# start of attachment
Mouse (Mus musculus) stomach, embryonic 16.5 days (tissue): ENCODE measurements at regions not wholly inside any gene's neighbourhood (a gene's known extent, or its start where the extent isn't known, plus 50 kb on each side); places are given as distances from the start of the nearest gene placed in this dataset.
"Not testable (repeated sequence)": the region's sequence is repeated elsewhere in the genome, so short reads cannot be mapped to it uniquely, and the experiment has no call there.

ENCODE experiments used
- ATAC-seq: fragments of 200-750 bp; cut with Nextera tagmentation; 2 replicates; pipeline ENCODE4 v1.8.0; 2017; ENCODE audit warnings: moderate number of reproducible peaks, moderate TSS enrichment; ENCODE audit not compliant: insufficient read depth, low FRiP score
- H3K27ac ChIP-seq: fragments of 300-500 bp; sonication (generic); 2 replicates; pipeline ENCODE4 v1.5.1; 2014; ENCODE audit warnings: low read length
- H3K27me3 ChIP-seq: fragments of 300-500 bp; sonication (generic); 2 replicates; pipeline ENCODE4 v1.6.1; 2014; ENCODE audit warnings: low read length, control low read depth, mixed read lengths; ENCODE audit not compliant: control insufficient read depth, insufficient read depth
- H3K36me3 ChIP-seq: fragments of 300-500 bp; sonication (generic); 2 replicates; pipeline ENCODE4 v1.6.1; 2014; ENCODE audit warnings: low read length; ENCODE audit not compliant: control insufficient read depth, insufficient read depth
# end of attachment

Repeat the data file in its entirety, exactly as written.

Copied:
Mouse (Mus musculus) stomach, embryonic 16.5 days (tissue): ENCODE measurements at regions not wholly inside any gene's neighbourhood (a gene's known extent, or its start where the extent isn't known, plus 50 kb on each side); places are given as distances from the start of the nearest gene placed in this dataset.
"Not testable (repeated sequence)": the region's sequence is repeated elsewhere in the genome, so short reads cannot be mapped to it uniquely, and the experiment has no call there.

ENCODE experiments used
- ATAC-seq: fragments of 200-750 bp; cut with Nextera tagmentation; 2 replicates; pipeline ENCODE4 v1.8.0; 2017; ENCODE audit warnings: moderate number of reproducible peaks, moderate TSS enrichment; ENCODE audit not compliant: insufficient read depth, low FRiP score
- H3K27ac ChIP-seq: fragments of 300-500 bp; sonication (generic); 2 replicates; pipeline ENCODE4 v1.5.1; 2014; ENCODE audit warnings: low read length
- H3K27me3 ChIP-seq: fragments of 300-500 bp; sonication (generic); 2 replicates; pipeline ENCODE4 v1.6.1; 2014; ENCODE audit warnings: low read length, control low read depth, mixed read lengths; ENCODE audit not compliant: control insufficient read depth, insufficient read depth
- H3K36me3 ChIP-seq: fragments of 300-500 bp; sonication (generic); 2 replicates; pipeline ENCODE4 v1.6.1; 2014; ENCODE audit warnings: low read length; ENCODE audit not compliant: control insufficient read depth, insufficient read depth